By RTCC staff
A group of UK MPs has launched an inquiry into Arctic environmental protection, it has been announced.
The Environment Audit Committee will investigate the potential consequences of the commercialisation of the Arctic as oil and gas drilling and shipping routes look set to develop in the region.
Melting ice has opened new shipping routes and fishing territories. The change in conditions has also led to increased oil and gas exploration and the granting of additional drilling licences.
“We will be looking at what the UK Government can do to ensure that the Arctic is protected and whether it is even possible to drill for oil and gas safely in such remote regions,” said Joan Whalley MP, Chair of the Environmental Audit Committee.
“Concerns over climate change should be recognised internationally as a limiting factor on any new oil and gas drilling in the Arctic,” she added.
Norwegian firm Statoil became the latest firm to announce a major find. The Havis field in the Barents Sea is estimated to contain 200-300 million barrels of oil. It adds to the company’s Skrugard field of the same magnitude.
“The Skrugard and Havis discoveries will be important for industrial development and will further boost activity in the supplier industry, providing new jobs and generating spin-off effects throughout the region,” said Helge Lund, president and CEO of Statoil.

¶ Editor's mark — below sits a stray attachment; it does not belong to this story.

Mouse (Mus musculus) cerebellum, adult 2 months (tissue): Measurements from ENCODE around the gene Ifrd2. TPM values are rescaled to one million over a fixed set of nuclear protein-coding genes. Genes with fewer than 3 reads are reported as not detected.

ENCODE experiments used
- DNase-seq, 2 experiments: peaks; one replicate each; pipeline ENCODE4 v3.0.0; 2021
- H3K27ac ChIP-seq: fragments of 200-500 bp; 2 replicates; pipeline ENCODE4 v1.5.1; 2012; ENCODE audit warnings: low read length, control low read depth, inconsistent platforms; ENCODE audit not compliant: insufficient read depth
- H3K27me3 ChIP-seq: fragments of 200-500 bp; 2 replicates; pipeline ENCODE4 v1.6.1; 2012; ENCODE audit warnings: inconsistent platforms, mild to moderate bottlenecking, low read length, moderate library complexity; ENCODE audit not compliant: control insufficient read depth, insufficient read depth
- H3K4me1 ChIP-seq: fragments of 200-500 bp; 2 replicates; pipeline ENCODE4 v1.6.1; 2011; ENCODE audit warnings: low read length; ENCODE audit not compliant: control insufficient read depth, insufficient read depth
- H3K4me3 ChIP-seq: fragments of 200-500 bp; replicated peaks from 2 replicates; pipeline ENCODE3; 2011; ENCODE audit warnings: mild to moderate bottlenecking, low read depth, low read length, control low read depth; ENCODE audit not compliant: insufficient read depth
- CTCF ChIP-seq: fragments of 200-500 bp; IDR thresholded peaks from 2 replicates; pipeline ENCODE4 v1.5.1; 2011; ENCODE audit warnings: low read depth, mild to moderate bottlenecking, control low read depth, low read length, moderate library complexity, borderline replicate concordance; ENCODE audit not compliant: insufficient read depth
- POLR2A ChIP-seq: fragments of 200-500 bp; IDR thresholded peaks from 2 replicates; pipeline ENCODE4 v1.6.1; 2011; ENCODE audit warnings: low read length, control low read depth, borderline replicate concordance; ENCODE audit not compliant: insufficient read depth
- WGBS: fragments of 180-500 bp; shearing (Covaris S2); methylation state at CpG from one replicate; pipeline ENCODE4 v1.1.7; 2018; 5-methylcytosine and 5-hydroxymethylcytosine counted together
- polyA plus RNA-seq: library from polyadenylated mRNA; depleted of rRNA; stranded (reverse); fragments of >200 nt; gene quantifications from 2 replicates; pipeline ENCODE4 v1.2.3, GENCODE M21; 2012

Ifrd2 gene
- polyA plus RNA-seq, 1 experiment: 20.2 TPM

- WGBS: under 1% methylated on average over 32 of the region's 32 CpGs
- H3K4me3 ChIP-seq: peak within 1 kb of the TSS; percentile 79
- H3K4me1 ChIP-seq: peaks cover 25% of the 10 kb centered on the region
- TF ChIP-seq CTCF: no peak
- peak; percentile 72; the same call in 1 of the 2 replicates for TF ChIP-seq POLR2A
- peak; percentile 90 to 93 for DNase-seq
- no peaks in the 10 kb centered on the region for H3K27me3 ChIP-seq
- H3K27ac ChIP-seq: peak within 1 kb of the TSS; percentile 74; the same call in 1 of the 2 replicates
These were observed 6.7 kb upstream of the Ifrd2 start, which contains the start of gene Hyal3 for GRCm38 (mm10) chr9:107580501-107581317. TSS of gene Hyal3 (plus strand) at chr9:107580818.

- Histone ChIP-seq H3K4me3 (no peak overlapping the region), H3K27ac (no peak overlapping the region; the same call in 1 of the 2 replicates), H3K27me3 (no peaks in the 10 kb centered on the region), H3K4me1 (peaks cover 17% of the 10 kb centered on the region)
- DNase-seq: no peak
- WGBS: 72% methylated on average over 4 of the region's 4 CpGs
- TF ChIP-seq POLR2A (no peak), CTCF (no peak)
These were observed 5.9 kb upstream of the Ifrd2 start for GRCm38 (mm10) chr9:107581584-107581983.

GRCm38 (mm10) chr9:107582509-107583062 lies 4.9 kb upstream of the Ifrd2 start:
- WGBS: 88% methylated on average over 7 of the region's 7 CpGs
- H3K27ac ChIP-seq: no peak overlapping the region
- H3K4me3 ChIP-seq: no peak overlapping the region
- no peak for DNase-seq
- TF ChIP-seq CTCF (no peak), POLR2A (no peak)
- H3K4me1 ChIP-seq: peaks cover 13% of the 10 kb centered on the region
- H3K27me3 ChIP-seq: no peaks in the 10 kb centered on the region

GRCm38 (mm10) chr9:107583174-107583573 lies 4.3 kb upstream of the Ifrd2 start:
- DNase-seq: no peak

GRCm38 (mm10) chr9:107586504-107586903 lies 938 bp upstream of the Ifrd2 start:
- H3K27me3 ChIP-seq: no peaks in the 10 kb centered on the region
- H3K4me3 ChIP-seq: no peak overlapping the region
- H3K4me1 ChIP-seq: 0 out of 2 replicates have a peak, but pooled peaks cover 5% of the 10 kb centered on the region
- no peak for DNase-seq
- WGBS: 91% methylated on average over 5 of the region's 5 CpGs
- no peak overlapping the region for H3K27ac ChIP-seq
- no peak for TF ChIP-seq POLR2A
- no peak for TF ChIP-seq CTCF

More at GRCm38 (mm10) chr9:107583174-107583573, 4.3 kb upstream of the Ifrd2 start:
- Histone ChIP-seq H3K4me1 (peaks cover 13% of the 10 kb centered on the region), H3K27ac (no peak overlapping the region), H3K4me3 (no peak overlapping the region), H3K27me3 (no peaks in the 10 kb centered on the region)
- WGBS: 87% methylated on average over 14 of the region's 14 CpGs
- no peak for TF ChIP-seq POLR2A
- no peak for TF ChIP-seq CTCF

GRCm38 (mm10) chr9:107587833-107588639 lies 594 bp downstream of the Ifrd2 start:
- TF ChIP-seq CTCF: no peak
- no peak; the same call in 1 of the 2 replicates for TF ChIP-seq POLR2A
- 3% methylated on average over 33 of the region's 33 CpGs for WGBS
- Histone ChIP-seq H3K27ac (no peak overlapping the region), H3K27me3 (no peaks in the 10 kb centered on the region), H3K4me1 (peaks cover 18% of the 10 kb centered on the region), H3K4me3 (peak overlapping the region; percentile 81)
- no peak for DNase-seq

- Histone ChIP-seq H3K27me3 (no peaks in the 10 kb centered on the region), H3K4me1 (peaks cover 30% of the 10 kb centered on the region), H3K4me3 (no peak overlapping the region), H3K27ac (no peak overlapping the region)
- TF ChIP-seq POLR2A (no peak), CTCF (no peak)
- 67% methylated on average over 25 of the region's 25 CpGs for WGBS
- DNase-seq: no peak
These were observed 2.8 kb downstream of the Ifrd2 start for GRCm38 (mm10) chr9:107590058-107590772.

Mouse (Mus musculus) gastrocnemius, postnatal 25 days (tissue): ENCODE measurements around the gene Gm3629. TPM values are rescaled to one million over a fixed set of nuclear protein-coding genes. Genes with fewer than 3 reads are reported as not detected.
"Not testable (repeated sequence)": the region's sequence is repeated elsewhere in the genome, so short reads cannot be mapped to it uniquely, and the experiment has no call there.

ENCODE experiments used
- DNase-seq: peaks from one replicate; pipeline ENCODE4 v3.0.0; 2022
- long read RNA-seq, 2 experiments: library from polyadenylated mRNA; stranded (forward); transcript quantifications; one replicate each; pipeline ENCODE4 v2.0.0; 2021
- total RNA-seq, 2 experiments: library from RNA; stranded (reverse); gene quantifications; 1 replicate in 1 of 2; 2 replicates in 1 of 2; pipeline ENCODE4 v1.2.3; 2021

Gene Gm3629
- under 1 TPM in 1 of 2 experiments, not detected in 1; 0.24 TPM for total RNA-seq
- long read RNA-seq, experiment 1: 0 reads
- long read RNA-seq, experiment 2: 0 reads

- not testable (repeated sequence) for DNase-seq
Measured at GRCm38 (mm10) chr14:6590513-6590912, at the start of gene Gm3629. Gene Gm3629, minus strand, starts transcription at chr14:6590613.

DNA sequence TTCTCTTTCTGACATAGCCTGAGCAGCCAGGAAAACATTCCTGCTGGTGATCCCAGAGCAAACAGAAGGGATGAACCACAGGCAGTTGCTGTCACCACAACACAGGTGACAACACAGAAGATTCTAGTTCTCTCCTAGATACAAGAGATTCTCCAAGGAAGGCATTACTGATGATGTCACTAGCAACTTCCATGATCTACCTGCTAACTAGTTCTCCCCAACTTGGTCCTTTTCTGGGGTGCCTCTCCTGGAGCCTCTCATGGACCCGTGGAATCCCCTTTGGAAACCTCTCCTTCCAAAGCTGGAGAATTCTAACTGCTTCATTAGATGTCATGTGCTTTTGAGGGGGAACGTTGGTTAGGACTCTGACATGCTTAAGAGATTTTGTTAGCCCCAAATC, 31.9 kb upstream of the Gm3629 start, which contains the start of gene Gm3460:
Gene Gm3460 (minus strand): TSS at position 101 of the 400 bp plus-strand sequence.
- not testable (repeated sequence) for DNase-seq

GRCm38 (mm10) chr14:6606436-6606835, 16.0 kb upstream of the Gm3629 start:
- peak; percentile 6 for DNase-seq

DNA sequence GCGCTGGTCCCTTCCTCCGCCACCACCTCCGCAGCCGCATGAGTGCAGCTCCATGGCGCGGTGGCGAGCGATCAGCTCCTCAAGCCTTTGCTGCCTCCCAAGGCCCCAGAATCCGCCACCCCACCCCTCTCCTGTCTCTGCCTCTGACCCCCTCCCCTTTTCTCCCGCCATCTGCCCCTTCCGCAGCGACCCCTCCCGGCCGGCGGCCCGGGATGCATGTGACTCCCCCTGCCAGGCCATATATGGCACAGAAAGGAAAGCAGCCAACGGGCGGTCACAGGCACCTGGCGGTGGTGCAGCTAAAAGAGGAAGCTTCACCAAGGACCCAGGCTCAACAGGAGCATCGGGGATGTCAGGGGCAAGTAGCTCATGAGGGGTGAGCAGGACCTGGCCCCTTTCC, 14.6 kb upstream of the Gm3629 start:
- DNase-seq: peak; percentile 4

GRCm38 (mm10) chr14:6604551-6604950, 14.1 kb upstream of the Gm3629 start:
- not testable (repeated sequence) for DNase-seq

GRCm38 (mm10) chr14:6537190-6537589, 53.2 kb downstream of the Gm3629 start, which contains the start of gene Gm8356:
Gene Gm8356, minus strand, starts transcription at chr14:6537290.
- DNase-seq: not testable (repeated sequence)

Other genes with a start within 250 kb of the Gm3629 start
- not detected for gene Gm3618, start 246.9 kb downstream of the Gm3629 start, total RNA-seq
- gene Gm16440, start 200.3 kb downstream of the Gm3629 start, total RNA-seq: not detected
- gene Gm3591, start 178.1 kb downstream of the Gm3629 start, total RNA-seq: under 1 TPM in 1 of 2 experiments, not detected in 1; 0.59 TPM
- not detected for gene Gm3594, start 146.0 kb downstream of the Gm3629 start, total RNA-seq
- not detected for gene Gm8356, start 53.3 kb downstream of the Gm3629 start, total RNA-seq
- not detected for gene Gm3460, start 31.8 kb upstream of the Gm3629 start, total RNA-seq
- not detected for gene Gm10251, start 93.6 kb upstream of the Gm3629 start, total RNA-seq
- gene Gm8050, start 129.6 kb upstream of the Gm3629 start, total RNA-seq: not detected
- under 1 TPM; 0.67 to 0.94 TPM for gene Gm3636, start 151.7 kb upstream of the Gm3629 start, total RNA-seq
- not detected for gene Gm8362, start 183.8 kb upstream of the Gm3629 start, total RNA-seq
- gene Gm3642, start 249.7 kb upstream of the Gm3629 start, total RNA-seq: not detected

Although the UK has no Arctic territories it is an observer state of the Arctic Council.
Green groups including Friends of the Earth and Greenpeace oppose Arctic drilling on two fronts, the risk to the natural environment from a spill and the additional fossil fuels that would make additional carbon that would “throw fuel on the fire of climate change”.
EXCLUSIVE VIDEO: The changing status of the Arctic is affecting people as well as the environment. Will Vanderbilt from the Climate Change Adaptation Research Group at McGill University told RTCC about some interesting research analysing the changing lives of indigenous communities in northern Canada.